Patrick King's boss tried to pay him to help get rid of his wife.
A multimillionaire businessman facing divorce turns to murder to spare himself alimony payments.
King says he worked long six-day weeks, 70 to 80 hours a week without being paid any overtime.
He described the experience as living a nightmare for $40,000 a year.
King's boss, Fred Knadler, was someone whom you never told "no," King said.
"He's asked me to do a lot, and I've done everything he's ever asked," said King.
Six weeks after King saw a process server deliver divorce papers to Knadler here at the business, he was asked to do something he couldn't ever have imagined.
"Go dig a hole in the desert somewhere," said Fred Knadler in a secret recording taken by King.
Weeks earlier, King said Knadler started dropping hints about wanting to have a secret meeting with him.
"I got something that will mean a lot of money to you and your family. Whoa. That sent up a big red flag," said King.
On Jan. 14, 2012, Knadler allegedly asked King to meet him in a bank parking lot at Thunderbird and 7th Street.
"I think he's going to ask me to kill her," said King. "Last minute, something told me to get my recorder."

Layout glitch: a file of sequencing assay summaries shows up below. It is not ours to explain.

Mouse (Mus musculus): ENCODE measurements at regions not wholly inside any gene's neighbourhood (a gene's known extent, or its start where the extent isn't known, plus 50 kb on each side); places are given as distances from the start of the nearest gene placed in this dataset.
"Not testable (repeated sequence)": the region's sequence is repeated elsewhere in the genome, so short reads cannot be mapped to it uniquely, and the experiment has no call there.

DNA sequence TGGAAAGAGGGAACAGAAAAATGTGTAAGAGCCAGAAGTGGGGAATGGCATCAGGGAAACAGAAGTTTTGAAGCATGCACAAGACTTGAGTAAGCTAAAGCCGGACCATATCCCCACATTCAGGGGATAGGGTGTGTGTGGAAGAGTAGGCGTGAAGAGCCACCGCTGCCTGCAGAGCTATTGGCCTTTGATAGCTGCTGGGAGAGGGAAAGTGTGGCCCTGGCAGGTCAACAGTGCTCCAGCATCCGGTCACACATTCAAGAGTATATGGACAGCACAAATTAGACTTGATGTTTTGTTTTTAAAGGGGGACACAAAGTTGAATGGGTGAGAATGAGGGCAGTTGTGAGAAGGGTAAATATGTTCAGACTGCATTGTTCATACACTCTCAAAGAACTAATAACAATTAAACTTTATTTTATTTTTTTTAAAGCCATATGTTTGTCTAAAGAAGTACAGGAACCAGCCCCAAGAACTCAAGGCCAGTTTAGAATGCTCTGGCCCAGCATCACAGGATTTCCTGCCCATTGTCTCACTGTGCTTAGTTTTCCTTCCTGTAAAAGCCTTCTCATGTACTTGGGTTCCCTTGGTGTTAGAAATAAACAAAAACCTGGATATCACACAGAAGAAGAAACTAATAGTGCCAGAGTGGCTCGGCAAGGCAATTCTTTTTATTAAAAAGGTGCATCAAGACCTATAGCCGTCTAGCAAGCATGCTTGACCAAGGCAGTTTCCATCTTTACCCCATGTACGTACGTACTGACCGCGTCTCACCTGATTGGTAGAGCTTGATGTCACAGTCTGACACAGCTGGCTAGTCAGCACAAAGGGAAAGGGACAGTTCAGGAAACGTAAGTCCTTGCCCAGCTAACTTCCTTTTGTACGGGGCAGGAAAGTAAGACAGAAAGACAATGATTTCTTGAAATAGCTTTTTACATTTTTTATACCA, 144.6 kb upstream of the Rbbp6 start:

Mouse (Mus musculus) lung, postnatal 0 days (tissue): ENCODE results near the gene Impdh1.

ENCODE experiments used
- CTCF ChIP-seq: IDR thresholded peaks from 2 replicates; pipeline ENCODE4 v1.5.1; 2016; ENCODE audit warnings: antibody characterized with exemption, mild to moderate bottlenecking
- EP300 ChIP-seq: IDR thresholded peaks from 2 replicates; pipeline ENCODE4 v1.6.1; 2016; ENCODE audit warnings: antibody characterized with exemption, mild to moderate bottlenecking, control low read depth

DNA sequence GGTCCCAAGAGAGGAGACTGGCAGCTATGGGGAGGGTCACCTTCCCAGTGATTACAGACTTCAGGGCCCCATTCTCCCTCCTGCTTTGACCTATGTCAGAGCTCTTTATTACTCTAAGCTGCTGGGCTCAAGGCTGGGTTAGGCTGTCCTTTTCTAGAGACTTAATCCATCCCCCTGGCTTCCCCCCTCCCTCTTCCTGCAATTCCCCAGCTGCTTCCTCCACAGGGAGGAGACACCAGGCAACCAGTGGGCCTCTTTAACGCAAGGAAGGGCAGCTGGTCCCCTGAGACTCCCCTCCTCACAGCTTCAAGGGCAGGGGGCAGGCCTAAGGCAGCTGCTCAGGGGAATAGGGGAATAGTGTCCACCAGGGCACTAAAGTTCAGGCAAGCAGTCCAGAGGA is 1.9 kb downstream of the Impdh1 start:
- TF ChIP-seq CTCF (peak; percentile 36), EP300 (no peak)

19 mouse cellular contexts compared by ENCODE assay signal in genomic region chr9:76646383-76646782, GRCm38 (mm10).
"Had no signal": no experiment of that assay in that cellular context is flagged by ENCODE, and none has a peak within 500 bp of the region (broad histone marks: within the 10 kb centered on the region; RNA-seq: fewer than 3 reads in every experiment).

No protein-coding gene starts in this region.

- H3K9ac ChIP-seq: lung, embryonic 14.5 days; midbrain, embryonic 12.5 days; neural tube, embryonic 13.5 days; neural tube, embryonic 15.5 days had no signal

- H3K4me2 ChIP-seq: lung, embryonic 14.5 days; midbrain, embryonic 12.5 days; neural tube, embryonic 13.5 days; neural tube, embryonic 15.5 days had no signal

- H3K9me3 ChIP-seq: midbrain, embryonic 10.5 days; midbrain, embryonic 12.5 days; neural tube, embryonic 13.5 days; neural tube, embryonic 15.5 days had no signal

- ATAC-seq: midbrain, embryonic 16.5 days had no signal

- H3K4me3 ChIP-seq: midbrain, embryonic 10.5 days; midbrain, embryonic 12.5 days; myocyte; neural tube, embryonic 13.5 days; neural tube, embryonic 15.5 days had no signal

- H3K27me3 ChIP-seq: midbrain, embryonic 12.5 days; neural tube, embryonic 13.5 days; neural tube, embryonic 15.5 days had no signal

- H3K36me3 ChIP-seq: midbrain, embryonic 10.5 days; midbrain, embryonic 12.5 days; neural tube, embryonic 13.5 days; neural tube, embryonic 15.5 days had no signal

"Well, what I was trying to do is get this out of the way before she spends more time with her attorney," says Knadler in the recording. "Well, I gotta be able to trust you, cause I don't wanna go to jail for the rest of my life."
Knadler gave King $1,000 and promised to give him an additional $10,000 when the task was completed.
"As soon as he did that, then it all hit. I've just been paid to take part in this," said King.
That conversation in King's pickup happened about 3 p.m.
By 11 that night, Phoenix police had the recording, swooped in on Knadler's house and arrested him in the murder-for-hire conspiracy.
But while behind bars, Knadler tried to orchestrate another murder-for-hire plot, telling an undercover officer secretly taping the meeting that he wanted his wife and King both dead.
"What do you want me to do?" asks the undercover officer.
"Whack this guy," says Knadler.
King says he has lived in fear ever since making that secret recording. He is the key witness in the case against Knadler and now has brought civil cases against his former company.
He keeps his recorder in his truck as a symbol of what's happened to him over the past year and a half.
"It saved me and Libby (Knadler's wife) because one, it proved something was going to happen and it proved I wasn't lying," said King.
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